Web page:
Using an iPad or iPhone to mine bitcoin or other cryptocurrencies would be hard to do, as the CPU power available to complete the task would be a drop in the bucket compared to what’s needed.
But using a portion of the CPU power from thousands of iPads or iPhones to mine cryptocurrency makes more sense – and that’s exactly what some malware has been doing.
Apple is now moving to stop the practice.
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[ Further reading: The way blockchain-based cryptocurrencies are governed could soon change ]
The company released several rules changes for developers at WWDC last week, but rolled out the modifications with no fanfare. This week, however, Apple Insider discovered a section of the company’s developer guidelines under the heading Hardware Compatibility specific to the malware issue; it states that any apps, “including third party advertisements displayed within them, may not run unrelated background processes, such as cryptocurrency mining.”
Though some might question the Apple edict, the decision still makes sense, according to Martha Bennett, a principal analyst at Forrester Research.
“Just like with all the cryptocurrency mining utilities you get for PCs (in the shape of apps or browser plug-ins, most of which are malware), they thrash your CPU, and if you’re running on battery, which you almost invariably are on a mobile device, they drain your battery,” Bennett said via email. “Plus, Apple won’t want to be associated with all the shady stuff that’s going on in relation to cryptocurrencies.”
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Apple may not be the only taking that tack. While there has been no similar change yet on the Android side of things, Google is keeping the door open to the same kind of move. The company updates its user policies on a monthly basis, a spokesperson said, when asked about the possibility of a cryptocurrency mining ban.
The problem with malware that siphons CPU cycles from desktops and mobile devices for the purpose of cryptocurrency mining is relatively new but growing quickly. For example, cryptocurrency mining service Coinhive has been cited as one of the top offenders for spreading malware for its own purposes.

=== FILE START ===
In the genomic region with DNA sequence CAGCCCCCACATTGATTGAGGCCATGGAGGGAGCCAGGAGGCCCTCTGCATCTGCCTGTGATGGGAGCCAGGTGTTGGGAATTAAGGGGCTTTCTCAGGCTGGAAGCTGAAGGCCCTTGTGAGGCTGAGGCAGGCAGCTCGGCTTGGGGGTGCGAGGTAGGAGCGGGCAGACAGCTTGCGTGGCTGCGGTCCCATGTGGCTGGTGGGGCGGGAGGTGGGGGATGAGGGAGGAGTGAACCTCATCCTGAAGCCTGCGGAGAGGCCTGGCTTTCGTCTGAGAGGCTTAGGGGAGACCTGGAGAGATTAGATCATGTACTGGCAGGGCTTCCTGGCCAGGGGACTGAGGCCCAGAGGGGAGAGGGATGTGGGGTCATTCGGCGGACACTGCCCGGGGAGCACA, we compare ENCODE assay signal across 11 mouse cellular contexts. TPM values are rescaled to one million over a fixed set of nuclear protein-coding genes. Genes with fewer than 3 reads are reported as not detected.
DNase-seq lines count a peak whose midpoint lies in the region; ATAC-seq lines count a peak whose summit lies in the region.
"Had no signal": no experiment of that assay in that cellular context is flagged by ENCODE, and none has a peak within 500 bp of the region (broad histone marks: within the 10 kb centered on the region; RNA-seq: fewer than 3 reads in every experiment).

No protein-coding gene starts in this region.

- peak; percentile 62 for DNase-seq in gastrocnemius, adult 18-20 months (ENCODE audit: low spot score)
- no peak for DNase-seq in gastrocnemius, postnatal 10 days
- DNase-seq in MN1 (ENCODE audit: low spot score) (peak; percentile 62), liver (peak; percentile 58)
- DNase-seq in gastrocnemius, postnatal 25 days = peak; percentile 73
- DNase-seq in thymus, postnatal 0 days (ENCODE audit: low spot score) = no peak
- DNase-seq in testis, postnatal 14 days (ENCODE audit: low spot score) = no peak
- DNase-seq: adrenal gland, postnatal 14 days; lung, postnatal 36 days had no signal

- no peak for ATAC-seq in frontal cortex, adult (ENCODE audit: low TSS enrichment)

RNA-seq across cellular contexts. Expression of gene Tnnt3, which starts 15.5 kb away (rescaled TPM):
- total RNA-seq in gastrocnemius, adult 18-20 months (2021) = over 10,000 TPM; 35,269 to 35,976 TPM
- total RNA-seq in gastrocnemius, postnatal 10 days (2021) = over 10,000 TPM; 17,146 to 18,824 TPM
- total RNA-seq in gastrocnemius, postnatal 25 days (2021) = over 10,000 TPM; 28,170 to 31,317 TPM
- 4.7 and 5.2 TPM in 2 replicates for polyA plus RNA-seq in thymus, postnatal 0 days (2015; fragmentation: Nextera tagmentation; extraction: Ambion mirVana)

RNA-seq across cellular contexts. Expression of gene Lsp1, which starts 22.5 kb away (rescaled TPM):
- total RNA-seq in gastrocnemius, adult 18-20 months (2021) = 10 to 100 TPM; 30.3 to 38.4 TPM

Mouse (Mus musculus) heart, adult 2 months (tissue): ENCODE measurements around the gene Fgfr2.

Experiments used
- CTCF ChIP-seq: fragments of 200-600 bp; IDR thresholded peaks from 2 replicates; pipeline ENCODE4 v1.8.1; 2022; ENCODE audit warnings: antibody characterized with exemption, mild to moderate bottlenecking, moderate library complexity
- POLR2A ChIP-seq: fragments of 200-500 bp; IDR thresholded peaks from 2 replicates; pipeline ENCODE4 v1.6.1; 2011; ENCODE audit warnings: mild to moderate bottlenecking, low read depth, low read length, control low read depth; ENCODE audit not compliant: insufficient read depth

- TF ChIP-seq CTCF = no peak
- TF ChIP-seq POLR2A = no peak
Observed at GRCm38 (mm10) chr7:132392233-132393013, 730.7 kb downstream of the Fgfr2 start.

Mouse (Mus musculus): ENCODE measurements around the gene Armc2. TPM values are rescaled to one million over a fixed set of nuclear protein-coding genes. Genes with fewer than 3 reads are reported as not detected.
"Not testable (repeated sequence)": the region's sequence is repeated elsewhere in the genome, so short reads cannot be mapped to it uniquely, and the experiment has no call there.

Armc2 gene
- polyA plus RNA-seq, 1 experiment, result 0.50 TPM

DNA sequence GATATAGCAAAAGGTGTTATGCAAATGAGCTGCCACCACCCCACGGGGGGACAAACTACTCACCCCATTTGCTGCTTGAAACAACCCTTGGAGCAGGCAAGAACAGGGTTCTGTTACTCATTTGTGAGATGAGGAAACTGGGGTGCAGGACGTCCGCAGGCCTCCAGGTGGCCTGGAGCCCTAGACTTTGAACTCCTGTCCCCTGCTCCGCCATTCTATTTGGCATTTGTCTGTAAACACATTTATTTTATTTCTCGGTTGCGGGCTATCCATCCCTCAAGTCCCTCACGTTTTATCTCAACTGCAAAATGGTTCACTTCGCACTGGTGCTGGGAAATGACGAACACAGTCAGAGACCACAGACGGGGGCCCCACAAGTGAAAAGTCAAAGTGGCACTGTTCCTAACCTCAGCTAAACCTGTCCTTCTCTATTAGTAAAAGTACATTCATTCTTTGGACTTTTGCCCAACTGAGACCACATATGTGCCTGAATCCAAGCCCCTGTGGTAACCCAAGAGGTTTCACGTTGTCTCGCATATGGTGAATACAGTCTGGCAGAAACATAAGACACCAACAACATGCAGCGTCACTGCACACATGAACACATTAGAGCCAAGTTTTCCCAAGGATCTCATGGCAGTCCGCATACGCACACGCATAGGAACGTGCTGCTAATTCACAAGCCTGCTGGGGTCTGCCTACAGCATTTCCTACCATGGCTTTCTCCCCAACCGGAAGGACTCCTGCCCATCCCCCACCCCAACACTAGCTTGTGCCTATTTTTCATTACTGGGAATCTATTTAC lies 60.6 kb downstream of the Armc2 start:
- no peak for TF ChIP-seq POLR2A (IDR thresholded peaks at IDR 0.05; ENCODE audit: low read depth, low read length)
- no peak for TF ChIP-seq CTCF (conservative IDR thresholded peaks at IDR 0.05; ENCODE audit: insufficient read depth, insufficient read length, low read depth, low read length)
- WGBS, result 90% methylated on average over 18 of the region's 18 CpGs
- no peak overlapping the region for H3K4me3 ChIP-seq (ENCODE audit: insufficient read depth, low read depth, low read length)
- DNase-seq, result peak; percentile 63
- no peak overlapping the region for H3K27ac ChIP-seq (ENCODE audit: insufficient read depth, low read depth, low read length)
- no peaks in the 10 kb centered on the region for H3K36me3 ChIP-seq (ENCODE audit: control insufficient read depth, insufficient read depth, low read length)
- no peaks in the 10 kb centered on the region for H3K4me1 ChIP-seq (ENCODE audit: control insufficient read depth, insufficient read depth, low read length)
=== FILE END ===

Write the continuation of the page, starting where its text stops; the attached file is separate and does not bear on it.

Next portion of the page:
Not surprisingly, the rise of “cryptomining” malware over the past year seems to reflect the rise of cryptocurrency itself, according to antivirus vendor Trend Micro.
Trend Micro’s research data showed cryptocurrency mining has overtaken ransomware in North America. The first quarter of 2018 saw information theft malware being the most detected event in end user devices, with cryptocurrency mining close behind, a report stated.
“Cryptocurrency mining presents a more furtive and passive alternative to ransomware,” a Trend Micro spokesperson wrote in an email reply. “Due to the nature of cryptocurrency mining, a single infection might not provide cybercriminals as much profit as they would from other types of malware. However, a cryptocurrency miner’s stealth and longer infection time mean less work on the attacker’s end.”
Cryptocurrencies are created through a process known as Proof of Work (PoW). PoW algorithms force computers to expend CPU power to solve complex cryptographic-based equations before they’re authorized to add data to a blockchain-based, distributed ledger; those computer nodes that complete the equations the fastest are rewarded with a portion of digital coins, such as bitcoin. The process of earning cryptocurrency through PoW is known as “mining” – as in mining bitcoin.
Garnering valuable cryptocurrencies has become so popular that people, groups and even companies have set up mining rigs and data centers with thousands of servers for the express purpose of generating bitcoin or other cryptocurrencies.
The purchase price of GPUs and ASICs has shot up as a result and some nations and cities have even restricted mining operations because of the amount of electrical power they’re using.
For a single iPhone or iPad, the CPU drain from mining could be significant, even as part of a hive mining cryptocurrencies.
“I’m not sure many users would be sophisticated enough to understand that mining takes up all of the resources on the device. And if it’s a third party installing it on devices in secret, that’s even worse for the end user and the ramifications it could have with Apple support, not to mention all the negative social media posts,” said Jack Gold, principal analyst with J. Gold Associates.
“It makes sense to me that Apple be proactive and make sure this doesn’t become a real problem,” he said. “It will be interesting to see if others go down the same path.”